Have you and your kiddos ever made spore prints? It’s easy to do and so fun — not to mention a bit educational!
Miss Fiona and I made some spore prints this month from wild mushrooms that big sister Rhiannon (Anna to you old time readers) found while hiking in the woods with our dog, Moose. The oyster mushrooms made white spore prints that looked beautiful on black construction paper, while the mysterious others (tentatively identified by hubby but I forgot what he thought they were) gave us some brown and grayish ones.
Spore prints from other mushrooms can be green, pink and more!
Mushroom hunters use spore prints to identify mushrooms, but they’re also just really fun to make.
I put instructions on how to make them in this month’s Wild Kids Magazine, a free nature magazine that I’ve been putting out this year. You can read it and find out more about spore prints there. Make sure to talk to kids about mushroom safety, and wash hands afterwards.
Have a magical week!
A few days ago, I got a comment on a new post asking how I made some plastic bag flowers back in 2010. I didn’t even remember making plastic bag flowers, but a quick blog search showed this post where I linked to a fabulous blog with instructions.
It turns out that the original blog is down, but thanks to the amazing Wayback Machine, you can still read the post and get the directions here. I also found the original author’s current blog, which has some neat community art projects to check out. For instance, this is an art installation called “the tent” that community members created out of scrap fabric from a nearby factory.
And this amazing community art installation is created out of recycled plastic bags, just like those flowers. Isn’t it amazing?
Now I’m wishing we had plastic bags in colors other than boring white, and looking at all of our recycling with new eyes again. 🙂
Those who have been reading Magical Childhood for a while know that I often recommend sheet painting. It’s even one of the first crafts I put up on the original Magical Childhood site.
We have been using an old white bed sheet for crafts and sheet painting for over a dozen years now.
In the summer time, we hang it on the clothes line and the kids use paint to decorate it.
Sometimes we put it on the ground and they decorate it with their feet.
Sometimes it’s washable paint, sometimes not.
The sheet looks different every year and every project.
In the winter time and on rainy days, the sheet is our art tablecloth. It doesn’t matter how messy or staining an activity is, because if it stains the craft sheet it just adds more character and another memory.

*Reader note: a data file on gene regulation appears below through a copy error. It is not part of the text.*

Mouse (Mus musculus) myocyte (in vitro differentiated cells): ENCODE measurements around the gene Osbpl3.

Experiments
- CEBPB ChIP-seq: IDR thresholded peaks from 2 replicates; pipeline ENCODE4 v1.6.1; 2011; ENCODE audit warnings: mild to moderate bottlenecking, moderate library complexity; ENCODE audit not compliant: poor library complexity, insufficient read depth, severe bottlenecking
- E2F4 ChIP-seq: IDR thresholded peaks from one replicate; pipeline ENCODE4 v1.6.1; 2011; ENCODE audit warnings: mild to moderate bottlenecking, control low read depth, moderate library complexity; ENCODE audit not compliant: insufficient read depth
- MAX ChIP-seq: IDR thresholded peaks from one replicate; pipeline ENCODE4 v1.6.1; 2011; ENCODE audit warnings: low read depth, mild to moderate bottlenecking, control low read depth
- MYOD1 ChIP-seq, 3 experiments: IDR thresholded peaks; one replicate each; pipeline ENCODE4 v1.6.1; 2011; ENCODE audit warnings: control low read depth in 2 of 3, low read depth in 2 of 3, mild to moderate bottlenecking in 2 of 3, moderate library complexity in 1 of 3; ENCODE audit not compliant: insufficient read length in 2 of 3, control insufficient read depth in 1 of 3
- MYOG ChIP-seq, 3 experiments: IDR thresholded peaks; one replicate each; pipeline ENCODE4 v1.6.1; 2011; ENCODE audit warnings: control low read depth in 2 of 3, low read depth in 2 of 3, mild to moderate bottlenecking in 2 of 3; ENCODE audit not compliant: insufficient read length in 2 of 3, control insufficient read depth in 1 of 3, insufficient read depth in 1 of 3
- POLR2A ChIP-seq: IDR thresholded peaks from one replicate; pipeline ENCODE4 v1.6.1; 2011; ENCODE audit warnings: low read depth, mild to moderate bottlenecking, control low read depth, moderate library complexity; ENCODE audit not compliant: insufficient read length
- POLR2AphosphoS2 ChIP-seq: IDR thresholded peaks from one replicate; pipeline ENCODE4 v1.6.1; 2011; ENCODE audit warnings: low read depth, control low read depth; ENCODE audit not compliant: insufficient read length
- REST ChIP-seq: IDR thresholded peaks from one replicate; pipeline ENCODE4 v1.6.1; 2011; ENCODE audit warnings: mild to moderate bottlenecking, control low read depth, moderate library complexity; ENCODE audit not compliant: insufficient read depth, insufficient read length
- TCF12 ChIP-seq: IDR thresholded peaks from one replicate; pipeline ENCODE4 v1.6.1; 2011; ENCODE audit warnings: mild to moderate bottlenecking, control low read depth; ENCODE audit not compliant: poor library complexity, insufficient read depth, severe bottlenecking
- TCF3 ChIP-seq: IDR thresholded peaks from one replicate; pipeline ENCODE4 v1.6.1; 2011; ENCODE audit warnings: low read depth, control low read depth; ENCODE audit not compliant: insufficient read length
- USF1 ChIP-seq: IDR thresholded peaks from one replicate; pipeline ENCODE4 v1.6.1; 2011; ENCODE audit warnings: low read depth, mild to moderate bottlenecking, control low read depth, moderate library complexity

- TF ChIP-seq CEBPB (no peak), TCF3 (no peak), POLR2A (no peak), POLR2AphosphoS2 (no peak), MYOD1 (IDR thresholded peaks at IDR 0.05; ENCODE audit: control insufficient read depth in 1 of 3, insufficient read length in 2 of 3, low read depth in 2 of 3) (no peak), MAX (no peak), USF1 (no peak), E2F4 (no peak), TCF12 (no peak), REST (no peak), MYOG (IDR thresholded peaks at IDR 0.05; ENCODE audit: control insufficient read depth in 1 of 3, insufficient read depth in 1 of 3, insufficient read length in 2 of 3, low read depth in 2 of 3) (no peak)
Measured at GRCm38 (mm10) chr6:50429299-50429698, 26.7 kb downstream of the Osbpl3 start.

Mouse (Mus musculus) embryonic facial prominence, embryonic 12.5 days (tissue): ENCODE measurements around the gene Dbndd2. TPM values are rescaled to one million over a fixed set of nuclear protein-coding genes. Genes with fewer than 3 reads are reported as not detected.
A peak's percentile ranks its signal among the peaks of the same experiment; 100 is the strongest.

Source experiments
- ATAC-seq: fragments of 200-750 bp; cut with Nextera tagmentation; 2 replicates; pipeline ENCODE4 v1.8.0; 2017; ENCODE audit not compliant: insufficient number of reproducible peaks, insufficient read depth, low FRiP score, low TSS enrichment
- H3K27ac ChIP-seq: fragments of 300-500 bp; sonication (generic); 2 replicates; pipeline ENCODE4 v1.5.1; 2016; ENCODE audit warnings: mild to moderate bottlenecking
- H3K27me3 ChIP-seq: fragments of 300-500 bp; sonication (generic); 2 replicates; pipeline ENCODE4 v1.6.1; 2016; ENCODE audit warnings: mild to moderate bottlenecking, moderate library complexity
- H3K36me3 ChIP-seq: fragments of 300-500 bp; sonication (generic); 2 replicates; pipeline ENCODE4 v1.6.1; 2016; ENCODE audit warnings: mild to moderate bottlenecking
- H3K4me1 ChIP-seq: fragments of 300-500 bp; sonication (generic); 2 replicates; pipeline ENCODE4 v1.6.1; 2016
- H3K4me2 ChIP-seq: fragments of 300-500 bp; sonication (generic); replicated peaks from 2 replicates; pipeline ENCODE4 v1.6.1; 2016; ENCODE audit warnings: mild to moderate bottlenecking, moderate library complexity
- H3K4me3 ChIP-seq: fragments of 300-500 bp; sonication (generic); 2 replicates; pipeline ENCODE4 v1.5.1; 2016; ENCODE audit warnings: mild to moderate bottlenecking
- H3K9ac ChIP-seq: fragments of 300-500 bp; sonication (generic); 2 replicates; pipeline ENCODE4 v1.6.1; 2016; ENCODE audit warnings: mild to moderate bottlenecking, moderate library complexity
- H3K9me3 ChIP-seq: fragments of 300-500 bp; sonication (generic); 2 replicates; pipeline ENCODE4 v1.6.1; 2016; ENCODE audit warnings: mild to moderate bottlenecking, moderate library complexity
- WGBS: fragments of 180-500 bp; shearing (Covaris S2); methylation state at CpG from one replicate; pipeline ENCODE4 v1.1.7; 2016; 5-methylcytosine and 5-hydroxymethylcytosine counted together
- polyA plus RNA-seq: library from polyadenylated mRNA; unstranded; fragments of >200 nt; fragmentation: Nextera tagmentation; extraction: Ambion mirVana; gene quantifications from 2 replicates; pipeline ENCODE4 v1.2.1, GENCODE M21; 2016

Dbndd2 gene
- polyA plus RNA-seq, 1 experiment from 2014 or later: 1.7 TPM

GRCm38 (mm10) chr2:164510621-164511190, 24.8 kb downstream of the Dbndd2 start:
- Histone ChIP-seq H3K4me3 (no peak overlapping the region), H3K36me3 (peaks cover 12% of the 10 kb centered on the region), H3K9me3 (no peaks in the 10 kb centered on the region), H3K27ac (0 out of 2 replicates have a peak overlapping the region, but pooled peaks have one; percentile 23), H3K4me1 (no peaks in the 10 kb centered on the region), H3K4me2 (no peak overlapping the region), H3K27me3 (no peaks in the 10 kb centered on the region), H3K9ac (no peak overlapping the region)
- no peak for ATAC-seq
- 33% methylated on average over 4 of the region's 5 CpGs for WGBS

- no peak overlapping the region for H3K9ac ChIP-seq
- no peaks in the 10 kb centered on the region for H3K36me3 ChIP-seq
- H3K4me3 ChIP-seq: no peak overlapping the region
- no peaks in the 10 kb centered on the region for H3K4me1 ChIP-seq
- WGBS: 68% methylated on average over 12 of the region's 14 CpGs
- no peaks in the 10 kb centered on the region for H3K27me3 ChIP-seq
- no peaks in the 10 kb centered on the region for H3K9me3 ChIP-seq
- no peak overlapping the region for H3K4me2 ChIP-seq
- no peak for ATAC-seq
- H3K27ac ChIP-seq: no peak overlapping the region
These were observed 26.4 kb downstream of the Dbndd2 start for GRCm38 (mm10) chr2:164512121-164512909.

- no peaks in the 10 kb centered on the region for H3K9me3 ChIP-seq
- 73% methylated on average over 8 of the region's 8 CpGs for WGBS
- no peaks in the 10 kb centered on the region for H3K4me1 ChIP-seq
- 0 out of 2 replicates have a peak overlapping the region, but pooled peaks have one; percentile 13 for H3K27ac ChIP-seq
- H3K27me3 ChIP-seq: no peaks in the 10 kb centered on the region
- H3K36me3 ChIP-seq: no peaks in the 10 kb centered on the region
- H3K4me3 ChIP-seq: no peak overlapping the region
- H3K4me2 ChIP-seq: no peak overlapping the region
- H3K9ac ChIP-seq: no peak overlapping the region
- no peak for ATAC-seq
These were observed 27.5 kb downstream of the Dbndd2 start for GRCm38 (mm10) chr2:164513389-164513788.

I love my craft sheet and it makes me smile every time I spread it on the table or hang it on the line for another round of staining.
It’s so amazing to look at little one year old Fiona using it now and remembering when her teenage sisters were making those stains.
You can use any old flat bed sheet for an art cloth or pick one up for a dollar or two from a thrift store.
I highly recommend starting your own.
You’ll never find another bunch of stains to make you smile more. 🙂
Here’s a fun project to do for your next art adventure. Alter some artwork! Twisted Sifter posted the altered thrift store masterpieces by artists Chris McMahon and Thryza Segal, and the results are so fun!
You can generally pick up oil and acrylic paintings at thrift stores for next to nothing, and then assign the kids the task of adding in a magical creature or two.
My late father was an artist and he often bought thrift store paintings and just painted over them completely since it was much cheaper than buying new canvases. I’ve planned for a long time to take some paintings and have the kids just add on to them, but I like this idea even better. We recently bought a bucketload of framed art and pictures for Victoria’s photography, and now I think we need to go back and get another stash for this project.
Have you tried Brushster with your kids yet? This free painting program from the National Gallery of Art lets kids paint with a variety of “brushes” online, or they can click a button to watch the program create art on its own.
NGA has tons of other cool art programs too. Check out the list here!
I love this idea for homemade do-a-dot markers from Counting Coconuts!
I think I’ve seen it before but my brain is a bit like a collander these days and things are constantly new to me again. 😉
These work a little differently than the store-bought kind, but I’m guessing that kids will have at least as much fun if not more with this design.
What a fun craft to do on a lazy winter day!